Goodbye and Good luck!

Each July brings a bittersweet transition to the Wildlife Medical Clinic, as we say goodbye to our ZooMed house officers. While the WMC is staffed by volunteer veterinary and undergraduate students, this care is supported by the veterinarians in the ZooMed Service of the University of Illinois Veterinary Teaching Hospital. This includes the three ZooMed house officers, each a veterinarian in their own right, who have elected additional training in pursuit of becoming specialists in the American College of Zoological Medicine. Our skilled house officers include one intern and two resident veterinarians. These veterinarians assist our students in all aspects of animal care – from demonstrating safe ways to hold an animal, developing appropriate diet plans, discussing patient concerns and care, and pursuing treatments, our house officers are available every step of the way. More than providing medical care, these doctors demonstrate patience, empathy, and perseverance. They help set the energy in the WMC and form incredible bonds with our students each year. We are so incredibly grateful for all of the hard work, passion, and care these veterinarians have contributed to our program and wish them each the greatness they deserve as they move on to their next opportunities.

Dr. Kelsey Trumpp was our ZooMed specialty intern from 2020-2021. She took on this challenge with gusto and an ever-present smile on her face. In addition to caring for more than 1,200 wildlife patients during her internship, Dr. Trumpp was the primary author of two research projects and assisted in the training of veterinary students throughout the curriculum. Dr. Trumpp was a phenomenal asset to our team and we are so excited for her next opportunity at the University of Georgia, where she will be pursuing a Master’s degree in Comparative Biomedical Sciences (zoological medicine) concurrent with a four year residency program in Zoological Medicine.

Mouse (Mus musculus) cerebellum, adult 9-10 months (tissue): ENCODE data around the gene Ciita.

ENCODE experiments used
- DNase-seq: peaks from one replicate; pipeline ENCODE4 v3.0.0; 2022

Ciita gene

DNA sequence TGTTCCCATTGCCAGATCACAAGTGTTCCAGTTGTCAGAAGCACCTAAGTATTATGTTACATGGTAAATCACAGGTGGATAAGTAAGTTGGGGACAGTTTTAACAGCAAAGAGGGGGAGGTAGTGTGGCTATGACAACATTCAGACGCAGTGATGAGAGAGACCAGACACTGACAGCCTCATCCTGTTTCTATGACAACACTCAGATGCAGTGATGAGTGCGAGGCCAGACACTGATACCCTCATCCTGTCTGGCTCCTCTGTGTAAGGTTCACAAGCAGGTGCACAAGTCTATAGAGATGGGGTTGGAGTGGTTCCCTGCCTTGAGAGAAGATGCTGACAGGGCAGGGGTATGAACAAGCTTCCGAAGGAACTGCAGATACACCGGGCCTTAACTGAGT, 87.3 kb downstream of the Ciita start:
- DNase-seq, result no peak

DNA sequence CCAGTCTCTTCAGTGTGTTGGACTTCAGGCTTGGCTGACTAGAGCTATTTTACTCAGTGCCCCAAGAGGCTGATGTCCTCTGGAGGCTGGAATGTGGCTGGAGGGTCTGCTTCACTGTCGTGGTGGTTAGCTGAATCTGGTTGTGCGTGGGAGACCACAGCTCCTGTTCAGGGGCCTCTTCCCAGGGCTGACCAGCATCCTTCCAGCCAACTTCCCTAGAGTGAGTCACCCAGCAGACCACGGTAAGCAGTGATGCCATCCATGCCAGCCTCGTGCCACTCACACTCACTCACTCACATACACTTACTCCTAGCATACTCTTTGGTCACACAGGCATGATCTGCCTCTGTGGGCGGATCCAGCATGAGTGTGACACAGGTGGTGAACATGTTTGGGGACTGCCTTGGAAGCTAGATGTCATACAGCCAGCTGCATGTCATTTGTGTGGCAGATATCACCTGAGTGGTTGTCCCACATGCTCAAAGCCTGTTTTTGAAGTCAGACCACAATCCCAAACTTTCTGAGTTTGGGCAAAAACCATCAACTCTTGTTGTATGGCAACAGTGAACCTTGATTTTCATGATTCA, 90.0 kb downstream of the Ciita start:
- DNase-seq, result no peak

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Keeping Wildlife in Mind This Independence Day

By Samantha Sander, DVM, Dipl ACZM

As the Fourth of July draws closer, many communities are actively preparing for their annual festivities. Patriotic fanfare coupled with the shimmering lights and booming explosions of fireworks are honored traditions often synonymous with Independence Day celebrations. Unfortunately, these celebrations can be quite harmful to local wildlife.

Fireworks in particular can be hazardous, startling any number of species to display abnormal behaviors and movements. Wildlife have been documented fleeing into public spaces and across roadways, flying into buildings or other obstacles, and abandoning nests as well as their young. This extreme flight response can cause injury and death, increased exposure of young to predators, and a stress response so severe it can cause death to the animal. Fireworks and firecrackers have also been blamed as a source of litter, which can be a choking hazard and toxic if ingested, as well as starting wildfires, which can cause extreme habitat destruction in some cases. These extreme responses aren’t unique to wildlife – fireworks celebrations have triggered PTSD episodes in people, overwhelmed individuals with sensory sensitivities, and are associated with a marked increase in runaway pets each year. Continue reading